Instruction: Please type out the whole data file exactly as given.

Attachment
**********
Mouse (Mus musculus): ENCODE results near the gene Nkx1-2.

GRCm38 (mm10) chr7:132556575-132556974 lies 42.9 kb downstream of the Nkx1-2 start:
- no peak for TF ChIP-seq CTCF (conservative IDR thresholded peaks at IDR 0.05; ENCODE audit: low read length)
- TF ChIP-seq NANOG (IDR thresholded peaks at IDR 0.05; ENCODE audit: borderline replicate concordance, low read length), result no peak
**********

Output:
Mouse (Mus musculus): ENCODE results near the gene Nkx1-2.

GRCm38 (mm10) chr7:132556575-132556974 lies 42.9 kb downstream of the Nkx1-2 start:
- no peak for TF ChIP-seq CTCF (conservative IDR thresholded peaks at IDR 0.05; ENCODE audit: low read length)
- TF ChIP-seq NANOG (IDR thresholded peaks at IDR 0.05; ENCODE audit: borderline replicate concordance, low read length), result no peak